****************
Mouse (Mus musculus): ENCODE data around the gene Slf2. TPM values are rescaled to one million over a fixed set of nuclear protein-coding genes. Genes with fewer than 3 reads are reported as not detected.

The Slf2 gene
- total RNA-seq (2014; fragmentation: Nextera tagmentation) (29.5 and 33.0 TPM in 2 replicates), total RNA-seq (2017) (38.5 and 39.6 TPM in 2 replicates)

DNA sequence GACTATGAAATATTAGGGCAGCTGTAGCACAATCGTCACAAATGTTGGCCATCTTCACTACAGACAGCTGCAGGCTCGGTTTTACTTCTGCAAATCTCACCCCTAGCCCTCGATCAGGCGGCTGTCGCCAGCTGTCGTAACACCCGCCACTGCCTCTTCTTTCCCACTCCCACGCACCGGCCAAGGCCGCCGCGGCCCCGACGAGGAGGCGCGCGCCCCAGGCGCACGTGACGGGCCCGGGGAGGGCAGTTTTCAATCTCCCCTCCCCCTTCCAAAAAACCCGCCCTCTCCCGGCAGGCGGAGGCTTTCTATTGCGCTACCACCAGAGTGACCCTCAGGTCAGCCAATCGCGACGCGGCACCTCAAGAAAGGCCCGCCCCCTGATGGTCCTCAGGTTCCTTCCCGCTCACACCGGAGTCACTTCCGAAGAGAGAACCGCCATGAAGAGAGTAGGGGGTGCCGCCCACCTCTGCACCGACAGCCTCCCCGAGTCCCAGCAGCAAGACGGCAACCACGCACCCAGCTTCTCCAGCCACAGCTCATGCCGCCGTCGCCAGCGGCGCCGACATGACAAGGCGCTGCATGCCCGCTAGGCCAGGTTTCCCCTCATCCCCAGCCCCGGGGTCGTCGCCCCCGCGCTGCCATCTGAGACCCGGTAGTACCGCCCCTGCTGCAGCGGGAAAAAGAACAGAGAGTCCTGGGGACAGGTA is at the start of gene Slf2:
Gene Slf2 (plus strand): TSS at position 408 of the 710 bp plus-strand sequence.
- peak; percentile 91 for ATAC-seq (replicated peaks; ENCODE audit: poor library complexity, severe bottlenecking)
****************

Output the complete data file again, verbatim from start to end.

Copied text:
Mouse (Mus musculus): ENCODE data around the gene Slf2. TPM values are rescaled to one million over a fixed set of nuclear protein-coding genes. Genes with fewer than 3 reads are reported as not detected.

The Slf2 gene
- total RNA-seq (2014; fragmentation: Nextera tagmentation) (29.5 and 33.0 TPM in 2 replicates), total RNA-seq (2017) (38.5 and 39.6 TPM in 2 replicates)

DNA sequence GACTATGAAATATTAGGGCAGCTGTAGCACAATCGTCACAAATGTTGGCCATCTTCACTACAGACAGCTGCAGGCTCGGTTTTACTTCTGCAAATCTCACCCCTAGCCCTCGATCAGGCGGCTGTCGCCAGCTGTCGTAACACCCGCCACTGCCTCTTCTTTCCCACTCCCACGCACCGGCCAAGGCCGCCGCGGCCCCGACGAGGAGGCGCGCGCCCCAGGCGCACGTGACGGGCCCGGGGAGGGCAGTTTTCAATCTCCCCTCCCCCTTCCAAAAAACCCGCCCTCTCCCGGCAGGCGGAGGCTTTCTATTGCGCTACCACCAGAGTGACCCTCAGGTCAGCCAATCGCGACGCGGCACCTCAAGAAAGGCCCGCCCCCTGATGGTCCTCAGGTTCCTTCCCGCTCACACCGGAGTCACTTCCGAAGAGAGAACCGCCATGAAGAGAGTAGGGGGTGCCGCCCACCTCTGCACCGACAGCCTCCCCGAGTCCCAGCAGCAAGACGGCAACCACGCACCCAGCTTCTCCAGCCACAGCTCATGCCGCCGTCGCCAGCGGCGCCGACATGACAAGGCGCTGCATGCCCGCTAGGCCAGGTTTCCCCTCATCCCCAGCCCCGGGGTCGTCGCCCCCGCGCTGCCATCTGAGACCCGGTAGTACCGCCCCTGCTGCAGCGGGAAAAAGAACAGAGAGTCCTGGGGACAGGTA is at the start of gene Slf2:
Gene Slf2 (plus strand): TSS at position 408 of the 710 bp plus-strand sequence.
- peak; percentile 91 for ATAC-seq (replicated peaks; ENCODE audit: poor library complexity, severe bottlenecking)